make decisions, had the individual look at the portfolio decisions, had the
 statement of the person's savings go directly to the individual on a quarterly
     And basically what we're talking about here is helping evolve the Social
 Security system, modernize the system to reflect the current way people save.
 And your dad was wise to give you that advice.
     MR. REMPE: I appreciate it.
     THE PRESIDENT: Yes, and you were wise to listen --
     MR. REMPE: It looks amazing now.
     THE PRESIDENT: -- as you now know. What he's also talking about is, over
 time, a person's assets grow with the compounding rate of interest -- as
 $1,000 earns a 4 percent rate of return, for example, that accumulates over
 time. The base is bigger the next year, and the 4 percent means more, and it
 continues to grow. And that's what he's witnessing here.
     Now, we've got Amanda Temoshek with us. Amanda, thank you for coming. What
 do you do?
     MRS. TEMOSHEK: I own my own company, which is called Heartland Campaign
     THE PRESIDENT: Good -- which does what? Heartland Campaign Management.
     MRS. TEMOSHEK: It does fundraising campaigns, consults on fundraising
 campaigns for nonprofit organizations.
     THE PRESIDENT: For nonprofits -- great, thank you for doing that. You
 know, one of the great strengths of the country is the fact that we're a
 compassionate nation; many nonprofits exist to help heal broken hearts. And if
 you're a part of that effort, thank you for being a soldier in the army of
     MRS. TEMOSHEK: Well, you're welcome. I love the opportunity to help the
 nonprofits. (Applause.)
     THE PRESIDENT: I also love the entrepreneurial spirit in America. It's
 strong. I mean, the truth of the matter is, a way forward for many minorities
 and women is through owning their own business. And we've got to promote
 entrepreneurship in America. So, good going.
     MRS. TEMOSHEK: Thank you.
     THE PRESIDENT: Why are you sitting here? (Laughter.)
     MRS. TEMOSHEK: Well, the reason why I'm interested in Social Security --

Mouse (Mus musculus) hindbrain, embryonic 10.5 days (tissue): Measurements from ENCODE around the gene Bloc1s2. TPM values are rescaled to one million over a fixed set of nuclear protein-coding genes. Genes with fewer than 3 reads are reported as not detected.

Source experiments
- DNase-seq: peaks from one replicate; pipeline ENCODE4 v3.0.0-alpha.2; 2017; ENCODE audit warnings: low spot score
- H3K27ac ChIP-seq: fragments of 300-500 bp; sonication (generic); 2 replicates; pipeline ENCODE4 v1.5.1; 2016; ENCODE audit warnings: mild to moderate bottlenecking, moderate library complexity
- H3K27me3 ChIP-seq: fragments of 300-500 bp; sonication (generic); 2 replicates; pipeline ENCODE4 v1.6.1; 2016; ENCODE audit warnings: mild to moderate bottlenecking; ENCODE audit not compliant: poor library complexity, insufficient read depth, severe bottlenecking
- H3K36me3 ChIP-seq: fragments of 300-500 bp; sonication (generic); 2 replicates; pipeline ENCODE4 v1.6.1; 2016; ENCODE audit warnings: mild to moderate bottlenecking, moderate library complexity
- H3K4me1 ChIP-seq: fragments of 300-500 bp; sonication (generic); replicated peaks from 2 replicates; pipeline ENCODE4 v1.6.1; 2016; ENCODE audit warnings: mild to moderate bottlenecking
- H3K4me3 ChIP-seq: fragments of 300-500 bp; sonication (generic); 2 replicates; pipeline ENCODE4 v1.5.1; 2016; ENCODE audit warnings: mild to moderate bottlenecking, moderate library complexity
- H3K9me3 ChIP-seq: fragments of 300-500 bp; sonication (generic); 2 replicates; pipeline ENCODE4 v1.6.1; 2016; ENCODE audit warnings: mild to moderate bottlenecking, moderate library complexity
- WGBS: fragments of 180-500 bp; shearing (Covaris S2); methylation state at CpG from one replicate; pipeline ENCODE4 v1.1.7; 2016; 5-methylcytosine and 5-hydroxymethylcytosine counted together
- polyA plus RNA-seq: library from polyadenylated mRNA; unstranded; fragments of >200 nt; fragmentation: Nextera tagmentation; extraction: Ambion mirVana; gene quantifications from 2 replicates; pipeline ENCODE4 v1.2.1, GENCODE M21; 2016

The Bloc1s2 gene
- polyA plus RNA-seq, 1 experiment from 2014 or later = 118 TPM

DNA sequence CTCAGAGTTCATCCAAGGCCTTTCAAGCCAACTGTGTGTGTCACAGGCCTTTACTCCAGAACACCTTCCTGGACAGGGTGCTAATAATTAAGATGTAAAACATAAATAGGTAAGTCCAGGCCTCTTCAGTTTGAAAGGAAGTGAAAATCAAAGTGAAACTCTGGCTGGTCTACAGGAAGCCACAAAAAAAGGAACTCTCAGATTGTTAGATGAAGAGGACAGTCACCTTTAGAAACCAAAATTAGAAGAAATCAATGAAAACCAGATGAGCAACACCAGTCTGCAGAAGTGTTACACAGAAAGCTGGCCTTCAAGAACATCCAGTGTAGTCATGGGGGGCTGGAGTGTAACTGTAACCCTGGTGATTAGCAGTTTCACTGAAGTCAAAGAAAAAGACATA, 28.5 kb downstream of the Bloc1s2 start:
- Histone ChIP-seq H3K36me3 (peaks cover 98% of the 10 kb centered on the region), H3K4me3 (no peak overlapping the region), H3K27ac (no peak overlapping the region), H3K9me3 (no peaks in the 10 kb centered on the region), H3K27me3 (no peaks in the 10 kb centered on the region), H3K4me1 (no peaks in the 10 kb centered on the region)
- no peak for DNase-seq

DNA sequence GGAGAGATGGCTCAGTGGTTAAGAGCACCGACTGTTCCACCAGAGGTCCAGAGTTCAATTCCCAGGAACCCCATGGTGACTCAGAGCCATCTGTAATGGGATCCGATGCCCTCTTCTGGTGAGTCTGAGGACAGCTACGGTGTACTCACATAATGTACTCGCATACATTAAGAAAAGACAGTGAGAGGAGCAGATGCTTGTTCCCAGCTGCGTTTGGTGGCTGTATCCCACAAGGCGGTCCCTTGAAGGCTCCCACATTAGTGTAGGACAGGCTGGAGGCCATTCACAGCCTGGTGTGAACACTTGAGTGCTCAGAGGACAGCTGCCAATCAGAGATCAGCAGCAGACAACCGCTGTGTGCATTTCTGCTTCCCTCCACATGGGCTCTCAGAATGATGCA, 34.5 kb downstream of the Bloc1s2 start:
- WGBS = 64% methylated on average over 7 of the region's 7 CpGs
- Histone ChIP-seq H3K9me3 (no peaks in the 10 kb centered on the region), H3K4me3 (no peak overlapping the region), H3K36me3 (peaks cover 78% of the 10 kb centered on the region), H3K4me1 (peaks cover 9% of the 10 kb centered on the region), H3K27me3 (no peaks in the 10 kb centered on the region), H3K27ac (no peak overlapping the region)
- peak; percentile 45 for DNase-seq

first of all, because I do own my own business. I'm not only paying my portion
 of the Social Security, I'm paying the employer's portion. So I'm paying the
 whole portion of Social Security. And I write out that check, myself, right
 out of my company checkbook I write that check.
     And I was married last year to my husband, Darren.
     THE PRESIDENT: Where is he?
     MRS. TEMOSHEK: He is right back there.
     THE PRESIDENT: Darren, good going. (Applause.) You did well. (Laughter.)
                                    * * * *
     THE PRESIDENT: This is an interesting question many young Americans are
 asking: will there be benefits available. I don't remember asking that
 question when I was your age. I don't think many baby boomers were sitting
 around saying to their moms and dads or elected officials, was Social Security
 going to be around. We never asked that. Actually, we were asking, are they
 going to keep increasing benefits. We never said -- and there was no doubt in
 our mind.
     And what's shifted on Social Security -- and I saw this firsthand during
 my campaigns for the presidency -- what has shifted is, there are a lot of
 younger folks in America who wonder out loud, who come right here on the stage
 with the President and say, will the Social Security system not only be around
 for me, but will it be around for my children. That is what's shifted in the
 debate. Millions of younger Americans wonder whether or not the Social
 Security system will be healthy. And once we assure senior citizens nothing
 changes, or those who are soon to be -- well, not that soon, but one of these
 days be senior citizens -- nothing changes.
     The debate should really shift to those who've got the most at stake in
 inaction. The status quo is unacceptable to younger workers, and younger
 workers understand that in America. (Applause.)
     I want to thank our panelists -- did a fine job. (Applause.) Yes, thanks
 for coming. (Applause.) I hope you've enjoyed this discussion. I certainly
 have. I look forward to -- I like to get out of Washington. It's good to get
 out of the Nation's Capital and get out amongst the people. It's -- the
 accommodations are nice there in Washington, but it's nice to get moving
 around and to be in front of folks. And I'm going to spend a lot of time over
 the course of the next couple of months describing the issue of Social
 Security in as plain a terms as I can -- not only saying, we've got a problem,
 and pointing it out in different charts and facts and figures and getting
 experts and other citizens to join me, but also calling Congress to work with
 the administration to come up with a solution.
     Now, they've said, well, this is a hard issue. Why are you doing this, Mr.
 President, it's too hard an issue. Well, we got a job to do. It doesn't matter
 how hard the issue is. As a matter of fact, the harder the issue, the bigger
 the challenge, and the more exciting it's going to be when we get the job
     I want to thank you all for coming. I appreciate you being here. May God
 bless our great country. (Applause.)
     END            9:27  A.M. CST

SOURCE White House Press Office